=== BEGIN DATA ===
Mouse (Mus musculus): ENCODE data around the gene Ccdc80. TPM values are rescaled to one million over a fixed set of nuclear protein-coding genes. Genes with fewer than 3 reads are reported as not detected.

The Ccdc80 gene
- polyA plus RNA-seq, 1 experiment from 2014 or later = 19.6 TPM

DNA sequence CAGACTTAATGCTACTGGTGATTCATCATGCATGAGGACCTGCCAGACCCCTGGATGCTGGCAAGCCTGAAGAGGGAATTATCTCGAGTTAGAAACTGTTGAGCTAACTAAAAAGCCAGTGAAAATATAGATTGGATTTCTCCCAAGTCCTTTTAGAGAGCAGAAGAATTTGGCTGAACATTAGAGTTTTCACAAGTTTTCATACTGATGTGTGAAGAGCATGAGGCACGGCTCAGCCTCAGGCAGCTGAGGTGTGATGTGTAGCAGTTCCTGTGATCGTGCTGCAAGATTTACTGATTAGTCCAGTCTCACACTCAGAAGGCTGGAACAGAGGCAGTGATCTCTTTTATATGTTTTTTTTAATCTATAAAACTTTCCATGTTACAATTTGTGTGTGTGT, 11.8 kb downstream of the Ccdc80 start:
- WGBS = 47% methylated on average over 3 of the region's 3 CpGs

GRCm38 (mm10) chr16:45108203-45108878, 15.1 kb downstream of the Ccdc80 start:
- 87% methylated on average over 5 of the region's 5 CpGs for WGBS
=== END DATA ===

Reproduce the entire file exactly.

Mouse (Mus musculus): ENCODE data around the gene Ccdc80. TPM values are rescaled to one million over a fixed set of nuclear protein-coding genes. Genes with fewer than 3 reads are reported as not detected.

The Ccdc80 gene
- polyA plus RNA-seq, 1 experiment from 2014 or later = 19.6 TPM

DNA sequence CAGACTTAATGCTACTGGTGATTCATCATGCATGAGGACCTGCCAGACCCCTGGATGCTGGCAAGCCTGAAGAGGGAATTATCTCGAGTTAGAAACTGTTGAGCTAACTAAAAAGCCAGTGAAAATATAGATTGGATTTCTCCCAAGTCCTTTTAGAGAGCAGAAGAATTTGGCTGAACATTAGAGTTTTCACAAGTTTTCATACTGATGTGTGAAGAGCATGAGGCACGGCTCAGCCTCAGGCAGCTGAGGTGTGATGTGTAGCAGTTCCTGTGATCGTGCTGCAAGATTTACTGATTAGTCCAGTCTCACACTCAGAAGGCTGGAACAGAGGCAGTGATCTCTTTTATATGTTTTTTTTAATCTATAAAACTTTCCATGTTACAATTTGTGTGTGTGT, 11.8 kb downstream of the Ccdc80 start:
- WGBS = 47% methylated on average over 3 of the region's 3 CpGs

GRCm38 (mm10) chr16:45108203-45108878, 15.1 kb downstream of the Ccdc80 start:
- 87% methylated on average over 5 of the region's 5 CpGs for WGBS